At 6:07 PM on Sunday evening, I got out of bed and showered. It was the first time I’d stood up for more than 15 minutes since arriving home from Austin, Texas, at 11:54 PM on Friday night.
Last week, I woke at 4:00 AM on Tuesday and went hard in the paint until the aforementioned 11:54 PM on Friday. I engaged morning, noon, and evening with the students of our class after spending weeks preparing two days’ worth of teaching material.
Thinking I was over a bug Sunday evening, I tried to engage with my family and found I had… nothing… no energy, no strength, no anything—save for a little dizziness. Back to bed I went.
This morning, I woke up around 6:45 to the same dead-legged dizziness.
“Is this exhaustion?” I wondered… “is exhaustion even really a thing?”
Yes. Exhaustion is really a thing.
The World Health Organization says medical exhaustion is a real consequence of various conditions, including heat, pregnancy, overexertion and combat. Prolonged periods of physical stress and sleep deprivation can cause problems that shouldn’t be ignored, they say, though Americans may not want to admit it.
”Exhaustion is real on many levels, but it’s not part of our medical lexicon,” said Dr. John Stracks, a mind-body specialist at Northwestern Memorial Hospital’s Center for Integrative Medicine who treats chronic pain. “So when you hear about Muti (being prescribed rest), it seems like a spoof, which speaks to how jaded and hard-driving we are these days.”
The Internets (more specifically, the twitters) are abuzz today with the surprise retirement of 29-year-old Indianapolis Colts quarterback Andrew Luck. Last year’s winner of the NFL’s comeback player of the year stepped to the podium last night to bid his emotional farewell:
”This is not an easy decision. Honestly, it’s the hardest decision of my life. But it is the right decision for me. For the last four years or so, I’ve been in this cycle of injury, pain, rehab, injury, pain, rehab, and it’s be unceasing, unrelenting, both in-season and offseason, and I felt stuck in it. The only way I see out is to no longer play football.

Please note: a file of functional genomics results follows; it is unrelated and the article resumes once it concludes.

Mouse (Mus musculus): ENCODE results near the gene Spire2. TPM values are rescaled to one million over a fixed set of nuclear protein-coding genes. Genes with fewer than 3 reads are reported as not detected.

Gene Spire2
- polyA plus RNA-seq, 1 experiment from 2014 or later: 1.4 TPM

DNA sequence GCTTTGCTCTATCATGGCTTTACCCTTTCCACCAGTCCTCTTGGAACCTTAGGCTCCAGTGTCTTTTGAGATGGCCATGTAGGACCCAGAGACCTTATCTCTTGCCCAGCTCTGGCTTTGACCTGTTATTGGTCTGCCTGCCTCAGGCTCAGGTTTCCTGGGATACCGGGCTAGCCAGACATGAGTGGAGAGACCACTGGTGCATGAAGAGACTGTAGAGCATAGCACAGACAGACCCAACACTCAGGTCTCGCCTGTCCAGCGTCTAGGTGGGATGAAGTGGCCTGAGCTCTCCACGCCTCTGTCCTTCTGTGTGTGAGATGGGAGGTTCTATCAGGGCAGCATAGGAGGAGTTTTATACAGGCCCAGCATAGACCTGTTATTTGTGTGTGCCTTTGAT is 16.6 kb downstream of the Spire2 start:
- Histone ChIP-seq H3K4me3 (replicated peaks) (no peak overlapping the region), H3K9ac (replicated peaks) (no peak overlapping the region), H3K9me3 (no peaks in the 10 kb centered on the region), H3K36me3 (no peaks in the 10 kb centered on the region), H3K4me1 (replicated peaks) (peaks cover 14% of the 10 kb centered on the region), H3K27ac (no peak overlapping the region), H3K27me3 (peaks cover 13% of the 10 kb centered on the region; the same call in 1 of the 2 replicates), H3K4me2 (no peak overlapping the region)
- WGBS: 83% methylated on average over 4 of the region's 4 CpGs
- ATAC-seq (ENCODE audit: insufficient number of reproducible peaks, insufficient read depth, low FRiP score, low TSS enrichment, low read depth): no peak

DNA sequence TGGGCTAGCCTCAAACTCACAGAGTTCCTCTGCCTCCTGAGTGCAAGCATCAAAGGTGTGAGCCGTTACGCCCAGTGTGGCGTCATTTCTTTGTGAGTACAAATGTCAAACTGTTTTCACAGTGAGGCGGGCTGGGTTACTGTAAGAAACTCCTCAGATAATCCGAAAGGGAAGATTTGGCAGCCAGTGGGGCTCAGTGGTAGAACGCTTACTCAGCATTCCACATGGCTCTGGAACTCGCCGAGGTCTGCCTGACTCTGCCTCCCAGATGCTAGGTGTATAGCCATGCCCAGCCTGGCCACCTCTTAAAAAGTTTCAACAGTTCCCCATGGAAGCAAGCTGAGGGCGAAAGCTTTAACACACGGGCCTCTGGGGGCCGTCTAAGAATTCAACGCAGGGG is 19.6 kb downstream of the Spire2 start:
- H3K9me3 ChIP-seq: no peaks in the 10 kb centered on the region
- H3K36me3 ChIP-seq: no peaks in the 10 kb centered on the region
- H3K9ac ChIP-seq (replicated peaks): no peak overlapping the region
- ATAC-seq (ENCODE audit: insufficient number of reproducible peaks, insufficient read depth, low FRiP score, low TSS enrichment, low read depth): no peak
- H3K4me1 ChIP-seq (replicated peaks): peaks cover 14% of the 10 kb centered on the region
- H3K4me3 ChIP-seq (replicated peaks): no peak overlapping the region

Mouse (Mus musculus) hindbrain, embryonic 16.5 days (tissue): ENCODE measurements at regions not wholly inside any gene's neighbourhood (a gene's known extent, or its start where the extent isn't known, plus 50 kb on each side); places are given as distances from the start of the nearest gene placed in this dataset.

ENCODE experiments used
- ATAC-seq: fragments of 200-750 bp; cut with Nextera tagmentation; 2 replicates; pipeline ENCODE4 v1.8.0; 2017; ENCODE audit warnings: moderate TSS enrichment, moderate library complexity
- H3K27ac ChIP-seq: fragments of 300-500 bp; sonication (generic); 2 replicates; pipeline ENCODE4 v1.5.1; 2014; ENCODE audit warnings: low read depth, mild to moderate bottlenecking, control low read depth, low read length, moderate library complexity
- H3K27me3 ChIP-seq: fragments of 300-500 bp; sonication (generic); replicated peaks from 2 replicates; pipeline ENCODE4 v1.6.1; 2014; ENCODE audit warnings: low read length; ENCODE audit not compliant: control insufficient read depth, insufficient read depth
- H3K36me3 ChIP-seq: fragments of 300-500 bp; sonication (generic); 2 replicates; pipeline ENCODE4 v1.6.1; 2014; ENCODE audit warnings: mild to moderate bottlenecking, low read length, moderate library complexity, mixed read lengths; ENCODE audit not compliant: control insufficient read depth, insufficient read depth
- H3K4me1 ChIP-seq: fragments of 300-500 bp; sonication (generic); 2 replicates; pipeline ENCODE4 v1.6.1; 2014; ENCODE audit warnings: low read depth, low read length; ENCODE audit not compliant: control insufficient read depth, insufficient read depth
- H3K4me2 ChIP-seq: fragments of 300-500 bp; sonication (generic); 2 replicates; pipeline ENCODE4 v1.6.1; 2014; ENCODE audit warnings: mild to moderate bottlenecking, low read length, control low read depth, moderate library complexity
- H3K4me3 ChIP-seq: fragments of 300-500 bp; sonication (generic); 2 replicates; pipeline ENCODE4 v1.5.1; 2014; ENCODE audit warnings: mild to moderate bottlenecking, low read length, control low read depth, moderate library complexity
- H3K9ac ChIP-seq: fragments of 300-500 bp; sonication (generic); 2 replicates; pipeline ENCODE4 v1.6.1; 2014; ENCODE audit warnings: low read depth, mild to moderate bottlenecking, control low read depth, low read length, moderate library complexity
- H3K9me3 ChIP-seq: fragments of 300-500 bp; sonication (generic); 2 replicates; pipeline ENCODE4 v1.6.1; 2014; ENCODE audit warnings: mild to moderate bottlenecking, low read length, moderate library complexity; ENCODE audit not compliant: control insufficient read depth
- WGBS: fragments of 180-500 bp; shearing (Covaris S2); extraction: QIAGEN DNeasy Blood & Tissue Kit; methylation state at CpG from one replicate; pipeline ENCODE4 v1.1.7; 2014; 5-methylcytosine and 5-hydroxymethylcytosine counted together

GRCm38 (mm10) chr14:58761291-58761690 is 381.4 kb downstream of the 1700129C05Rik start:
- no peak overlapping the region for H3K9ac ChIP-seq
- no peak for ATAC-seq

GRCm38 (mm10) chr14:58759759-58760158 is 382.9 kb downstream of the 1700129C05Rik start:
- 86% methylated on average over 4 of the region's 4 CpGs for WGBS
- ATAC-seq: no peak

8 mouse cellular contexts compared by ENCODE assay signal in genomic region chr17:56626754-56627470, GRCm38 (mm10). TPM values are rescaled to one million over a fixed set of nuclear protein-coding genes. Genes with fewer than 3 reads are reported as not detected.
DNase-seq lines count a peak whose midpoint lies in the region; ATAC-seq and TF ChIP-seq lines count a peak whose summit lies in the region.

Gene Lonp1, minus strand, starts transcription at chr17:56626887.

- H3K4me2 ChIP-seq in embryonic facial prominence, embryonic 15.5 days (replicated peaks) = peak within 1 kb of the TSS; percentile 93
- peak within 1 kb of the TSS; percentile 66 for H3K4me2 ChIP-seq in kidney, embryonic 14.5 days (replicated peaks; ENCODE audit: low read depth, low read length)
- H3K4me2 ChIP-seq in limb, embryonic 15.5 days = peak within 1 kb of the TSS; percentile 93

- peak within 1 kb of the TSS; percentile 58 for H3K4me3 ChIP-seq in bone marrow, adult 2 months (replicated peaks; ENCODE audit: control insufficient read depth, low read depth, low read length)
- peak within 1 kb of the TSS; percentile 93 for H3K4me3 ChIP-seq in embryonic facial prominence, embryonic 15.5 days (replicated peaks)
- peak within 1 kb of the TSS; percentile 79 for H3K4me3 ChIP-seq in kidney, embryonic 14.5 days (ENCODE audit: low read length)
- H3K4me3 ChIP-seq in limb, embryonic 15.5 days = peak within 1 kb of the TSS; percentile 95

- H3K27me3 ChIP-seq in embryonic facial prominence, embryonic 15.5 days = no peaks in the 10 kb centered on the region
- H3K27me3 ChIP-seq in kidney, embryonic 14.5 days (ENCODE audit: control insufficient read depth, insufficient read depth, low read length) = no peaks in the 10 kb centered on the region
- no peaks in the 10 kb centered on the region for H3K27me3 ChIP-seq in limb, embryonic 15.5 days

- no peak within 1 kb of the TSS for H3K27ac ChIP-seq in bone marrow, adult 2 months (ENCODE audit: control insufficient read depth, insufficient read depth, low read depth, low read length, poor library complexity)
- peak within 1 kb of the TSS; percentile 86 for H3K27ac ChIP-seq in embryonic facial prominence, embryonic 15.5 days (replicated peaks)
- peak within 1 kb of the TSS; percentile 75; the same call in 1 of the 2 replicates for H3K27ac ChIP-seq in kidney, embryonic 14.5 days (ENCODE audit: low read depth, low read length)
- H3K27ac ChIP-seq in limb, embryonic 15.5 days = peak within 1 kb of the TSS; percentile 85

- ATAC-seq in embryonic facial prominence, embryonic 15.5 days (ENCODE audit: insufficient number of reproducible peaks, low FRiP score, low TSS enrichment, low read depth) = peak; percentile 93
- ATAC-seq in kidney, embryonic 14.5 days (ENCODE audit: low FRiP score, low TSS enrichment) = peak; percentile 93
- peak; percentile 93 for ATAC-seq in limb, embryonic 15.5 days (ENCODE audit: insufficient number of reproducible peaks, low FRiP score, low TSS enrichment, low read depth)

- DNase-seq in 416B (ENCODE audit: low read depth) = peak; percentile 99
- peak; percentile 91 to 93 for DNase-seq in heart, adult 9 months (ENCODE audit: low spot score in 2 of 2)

”I’ve been stuck in this process. I haven’t been able to live the life I want to live. Taken the joy out of the game, and after 2016, when I played in pain and was unable to regularly practice, I made a vow to myself that I would not go down that path again. I find myself in a similar situation and the only way forward for me is to remove myself from football and this cycle that I’ve been in.
”I feel quite exhausted and quite tired. I do know once I hit the point where I felt like I knew what I needed to do and I talked to Nicole and my folks and some close friends and had some very difficult conversations with Mr. Irsay, Frank and Chris, it did seem like, in a sense, a weight was lifted. It’s been tiring. I feel tired, and not just in the physical sense.
Listen to your body.
So, I’m typing this from bed… hydrating and having a day of low thoughts snuggled next to my dog and my daughter (neither of them has school on Mondays). I’m communicating only with those who need to hear from me today (Michele, Denise, Krista, Ryan, Kate, Johnny, You).
I’m getting the rest that’s required… so I can be better for everyone once I’m back to being myself.
How about you?
Are you listening to what your body is telling you? Do you have friends who love you enough to proverbially smack you upside the head when you’re not listening? Consider me one of those friends.
One of my heroes and mentors, Michael Hyatt, once shared 44 actions you can take to boost your energy. I suggest keeping this list handy, reviewing it regularly, then taking action on one or more before you reach the place I’m in now.
But, should you reach this place, take a break.
That’s an order.